From ICANN Semi-Annual registrar contractual compliance report: 4290 enforcement compliance and breached contract notices, ten registrars had their accreditation terminated, and eight were unable to renew their accreditation.
ICANN Contractual Compliance Report 24dec09 En
With the World Series a close second, my interview on CNN International regarding domain names was certainly the most compelling television last night.
The ICANN Board passed a bunch of resolutions Friday morning in Seoul. Internalized domain names will be fast-tracked, new generic top level domains will be slow tracked. Applications for new gTLDs will only be accepted after (and depending upon) (1) more economic analysis as to whether new gTLDs are a good thing or not; (2) more analysis as to the cumulative effect of new IDNs and other implementations on the scalability of the DNS; (3) more consideration of trademark protection; and (4) the appointment of the evaluators of the gTLD application process. So expect a fourth version of the draft Applicant Guidebook. I’m predicting fall of 2010 now as the opening date for filing applications.
Source: ICANN contract compliance team (which enforces the accrediation contact between a registrar and ICANN):
For January to October 2009:
9 terminations of registrars
7 (contested) non-renewals of registrars
184 breach notices transmitted
4,290 enforcement actions
9,304 consumer complaints processed
I’m here in Seoul at the ICANN meeting. The third version of the Draft Applicant Guidebook to the new TLDs is out.
As to timing, the initial word is that the process will be kicked even further into the future. ICANN suggested in the opening remarks that the application process itself, intially scheduled for early 2010, may not even start until 2011. There are TLD start-ups out there carrying heavy salary loads and they were not happy to hear this. Of course if the delay is only until September 2010, that may seem like a relief.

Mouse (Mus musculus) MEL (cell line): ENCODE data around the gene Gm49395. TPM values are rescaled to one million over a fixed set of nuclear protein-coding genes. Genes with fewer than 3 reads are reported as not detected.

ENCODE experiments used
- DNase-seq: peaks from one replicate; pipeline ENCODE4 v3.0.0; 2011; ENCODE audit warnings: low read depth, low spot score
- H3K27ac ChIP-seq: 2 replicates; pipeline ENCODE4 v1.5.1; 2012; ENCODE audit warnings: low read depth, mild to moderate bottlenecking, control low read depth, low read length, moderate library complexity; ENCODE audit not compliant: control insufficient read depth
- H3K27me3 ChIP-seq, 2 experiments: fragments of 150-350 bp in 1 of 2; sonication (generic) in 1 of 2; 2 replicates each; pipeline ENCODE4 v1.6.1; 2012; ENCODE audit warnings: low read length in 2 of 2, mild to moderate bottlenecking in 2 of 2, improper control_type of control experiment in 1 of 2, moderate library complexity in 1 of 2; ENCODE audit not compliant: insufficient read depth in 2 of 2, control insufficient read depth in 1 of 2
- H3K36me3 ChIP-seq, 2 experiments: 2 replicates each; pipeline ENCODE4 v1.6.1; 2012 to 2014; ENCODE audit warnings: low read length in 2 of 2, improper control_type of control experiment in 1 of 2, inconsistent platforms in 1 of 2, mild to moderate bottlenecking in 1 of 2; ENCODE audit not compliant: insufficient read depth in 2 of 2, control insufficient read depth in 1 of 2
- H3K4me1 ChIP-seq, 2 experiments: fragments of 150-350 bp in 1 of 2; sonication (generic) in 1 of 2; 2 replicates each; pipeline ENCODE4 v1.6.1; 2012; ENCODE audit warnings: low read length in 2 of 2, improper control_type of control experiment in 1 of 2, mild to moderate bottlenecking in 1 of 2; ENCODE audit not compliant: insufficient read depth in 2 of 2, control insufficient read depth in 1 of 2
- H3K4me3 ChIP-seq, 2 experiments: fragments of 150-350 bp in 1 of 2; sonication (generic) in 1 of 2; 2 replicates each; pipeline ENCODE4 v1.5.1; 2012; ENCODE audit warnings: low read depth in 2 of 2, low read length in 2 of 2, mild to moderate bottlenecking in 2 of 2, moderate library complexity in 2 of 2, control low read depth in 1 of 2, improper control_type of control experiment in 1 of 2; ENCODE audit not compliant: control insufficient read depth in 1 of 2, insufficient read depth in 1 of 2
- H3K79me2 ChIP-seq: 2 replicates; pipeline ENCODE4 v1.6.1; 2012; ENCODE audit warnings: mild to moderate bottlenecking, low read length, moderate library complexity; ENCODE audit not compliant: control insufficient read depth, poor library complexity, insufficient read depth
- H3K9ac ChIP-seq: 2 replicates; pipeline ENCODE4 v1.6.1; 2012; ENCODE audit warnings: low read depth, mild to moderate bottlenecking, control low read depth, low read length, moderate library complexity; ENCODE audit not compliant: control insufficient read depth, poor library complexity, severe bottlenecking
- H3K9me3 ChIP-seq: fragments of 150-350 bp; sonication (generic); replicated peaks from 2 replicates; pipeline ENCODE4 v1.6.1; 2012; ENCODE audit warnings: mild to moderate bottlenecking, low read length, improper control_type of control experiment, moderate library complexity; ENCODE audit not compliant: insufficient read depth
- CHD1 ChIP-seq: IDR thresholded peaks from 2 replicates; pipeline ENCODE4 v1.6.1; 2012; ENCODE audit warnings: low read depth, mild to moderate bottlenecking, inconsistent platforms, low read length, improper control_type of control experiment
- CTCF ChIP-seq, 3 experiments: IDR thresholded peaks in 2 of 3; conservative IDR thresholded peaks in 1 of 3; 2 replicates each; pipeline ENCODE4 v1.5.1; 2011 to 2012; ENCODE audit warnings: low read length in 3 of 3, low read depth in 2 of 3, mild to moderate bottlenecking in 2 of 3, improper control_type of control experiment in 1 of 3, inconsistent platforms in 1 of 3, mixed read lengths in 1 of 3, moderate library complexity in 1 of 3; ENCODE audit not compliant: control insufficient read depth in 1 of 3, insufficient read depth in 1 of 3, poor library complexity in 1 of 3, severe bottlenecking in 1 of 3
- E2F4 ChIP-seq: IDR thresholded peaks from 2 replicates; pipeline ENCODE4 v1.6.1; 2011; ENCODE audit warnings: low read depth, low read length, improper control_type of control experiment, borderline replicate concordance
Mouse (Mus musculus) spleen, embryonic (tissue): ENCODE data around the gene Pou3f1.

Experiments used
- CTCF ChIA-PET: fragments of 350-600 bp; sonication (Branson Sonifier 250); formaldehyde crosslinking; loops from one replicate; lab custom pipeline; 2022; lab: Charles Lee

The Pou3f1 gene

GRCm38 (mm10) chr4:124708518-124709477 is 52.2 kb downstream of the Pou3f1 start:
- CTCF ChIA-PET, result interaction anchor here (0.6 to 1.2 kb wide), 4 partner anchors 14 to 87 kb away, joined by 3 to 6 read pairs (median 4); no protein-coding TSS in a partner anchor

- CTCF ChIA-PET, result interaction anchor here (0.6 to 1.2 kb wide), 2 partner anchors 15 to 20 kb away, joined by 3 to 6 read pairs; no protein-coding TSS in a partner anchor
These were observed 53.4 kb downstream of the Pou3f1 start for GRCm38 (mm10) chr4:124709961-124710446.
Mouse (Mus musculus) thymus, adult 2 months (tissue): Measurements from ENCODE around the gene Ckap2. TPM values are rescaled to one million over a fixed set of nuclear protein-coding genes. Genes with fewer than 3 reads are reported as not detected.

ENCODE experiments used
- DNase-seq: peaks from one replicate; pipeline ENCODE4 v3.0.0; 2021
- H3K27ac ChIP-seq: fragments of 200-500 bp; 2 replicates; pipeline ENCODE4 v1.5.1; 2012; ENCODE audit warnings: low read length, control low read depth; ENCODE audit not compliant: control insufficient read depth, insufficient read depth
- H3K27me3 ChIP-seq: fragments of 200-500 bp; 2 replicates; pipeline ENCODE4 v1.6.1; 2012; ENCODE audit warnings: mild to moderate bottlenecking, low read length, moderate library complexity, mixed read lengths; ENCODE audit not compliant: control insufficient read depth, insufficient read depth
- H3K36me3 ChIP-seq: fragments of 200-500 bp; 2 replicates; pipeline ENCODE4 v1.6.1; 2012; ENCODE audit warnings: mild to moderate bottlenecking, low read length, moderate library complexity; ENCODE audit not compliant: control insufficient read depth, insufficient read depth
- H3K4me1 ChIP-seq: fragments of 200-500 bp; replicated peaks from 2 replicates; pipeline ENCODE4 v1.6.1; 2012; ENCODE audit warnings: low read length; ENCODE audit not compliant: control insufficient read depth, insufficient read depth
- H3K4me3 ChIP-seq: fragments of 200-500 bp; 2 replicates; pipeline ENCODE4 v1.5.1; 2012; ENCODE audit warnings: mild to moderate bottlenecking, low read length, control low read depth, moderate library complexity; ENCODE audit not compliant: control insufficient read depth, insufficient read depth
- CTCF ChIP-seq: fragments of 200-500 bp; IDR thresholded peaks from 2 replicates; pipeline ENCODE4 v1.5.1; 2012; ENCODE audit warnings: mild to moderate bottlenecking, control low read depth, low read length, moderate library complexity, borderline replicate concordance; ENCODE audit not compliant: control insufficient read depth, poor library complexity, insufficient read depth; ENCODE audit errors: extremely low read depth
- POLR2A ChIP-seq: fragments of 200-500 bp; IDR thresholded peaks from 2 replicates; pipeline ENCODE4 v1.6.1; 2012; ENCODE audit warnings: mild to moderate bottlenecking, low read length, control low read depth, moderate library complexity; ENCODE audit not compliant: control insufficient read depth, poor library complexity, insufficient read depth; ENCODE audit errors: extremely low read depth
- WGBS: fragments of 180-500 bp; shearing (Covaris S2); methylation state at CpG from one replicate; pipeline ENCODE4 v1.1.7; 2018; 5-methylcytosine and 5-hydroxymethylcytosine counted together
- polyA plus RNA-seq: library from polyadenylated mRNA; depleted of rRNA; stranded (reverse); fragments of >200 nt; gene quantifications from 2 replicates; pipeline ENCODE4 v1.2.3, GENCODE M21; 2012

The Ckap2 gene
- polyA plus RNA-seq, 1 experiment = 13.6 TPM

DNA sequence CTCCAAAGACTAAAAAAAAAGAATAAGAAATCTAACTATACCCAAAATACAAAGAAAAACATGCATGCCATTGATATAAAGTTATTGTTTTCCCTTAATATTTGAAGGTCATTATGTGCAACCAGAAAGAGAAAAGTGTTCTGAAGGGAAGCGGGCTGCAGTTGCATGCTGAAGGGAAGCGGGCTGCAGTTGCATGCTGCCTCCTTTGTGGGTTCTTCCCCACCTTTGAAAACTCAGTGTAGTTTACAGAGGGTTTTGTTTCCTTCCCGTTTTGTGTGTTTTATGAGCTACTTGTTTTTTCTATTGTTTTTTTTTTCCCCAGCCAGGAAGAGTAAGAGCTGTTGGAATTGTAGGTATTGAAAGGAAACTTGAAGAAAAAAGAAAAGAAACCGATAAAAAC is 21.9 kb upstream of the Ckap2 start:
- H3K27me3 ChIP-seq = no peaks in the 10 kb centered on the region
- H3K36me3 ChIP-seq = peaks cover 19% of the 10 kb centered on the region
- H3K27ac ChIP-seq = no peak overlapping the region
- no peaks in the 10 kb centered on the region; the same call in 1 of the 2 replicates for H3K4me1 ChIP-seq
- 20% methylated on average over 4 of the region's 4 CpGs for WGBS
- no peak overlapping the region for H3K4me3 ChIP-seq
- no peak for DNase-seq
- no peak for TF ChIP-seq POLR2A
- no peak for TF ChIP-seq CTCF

Also, there is the issue as to ‘dot brands,’ TLDs consisting of a brand owned by that brand, such as .NIKE or .AMAZON (I’m using those as examples of famous brands, not because I have any reason to believe that those particular companies want those particular TLDs). It has been an assumption that TLD applications would be judged on various technical criteria but the judging would be ‘content-neutral’ (within reason).
Well, the word on the street is that two ICANN board members stated publicly on Sunday that they are opposed to dot brands and will work to reject such applications.
It’s not clear to what extent they can bring that about – but ICANN may wish to clarify this issue before the Fortune 100 each pay $185k in fees to ICANN for dot brands.
Of one thing I am certain – I am glad I did not devote psychic energy to this process two years ago.
The Seoul meeting can be tracked and followed remotely here.
If you’re going and want to meet up, drop a line. If you want to chat about the new gTLD process when I get back, that’s good too.
Chirs Bosh won a cyber-squatting suit and was awarded defendant’s portfolio of domain names. Bosh is now giving the names away to their rightful owners. Check for your name on the list lined to in the article.
The comedian Gil Gottfried had a routine at a ‘roast’ honoring Bob Sagett where a recurring theme was the denial, with greater and greater specificity, that contrary to a rumor, Bob Sagett did not in fact rape and murder a young girl in 1990. It’s one of those bits that isn’t funny the first six or so times the line is repeated.
So someone registers the domain name GLENNBECKRAPEDANDMURDEREDAYOUNGGIRLIN1990.COM. Glenn Beck then filed a UDRP. Registrant’s response (linked to here) explains why the domain name is funny, and why Beck’s interviewing technique is not.
One of those in rem ACPA complaints you hear about.
Complaint in Rem Acpa
InsideFacebook.com: “Will Facebook Give Away Vanity URLs in a Landrush?“:
Under such a system, users would be able to get URLs like facebook.com/mark for their own personal profiles. (However, some of the most common first names are already taken.)
Administering such a landrush would be a significant challenge. Presumably, Facebook wouldn’t let users register trademarked terms or generic words like “lasvegashotels” that could be used to simply generate spammy SEO traffic. Facebook would have to establish clear rules for how the vanity URLs would be distributed.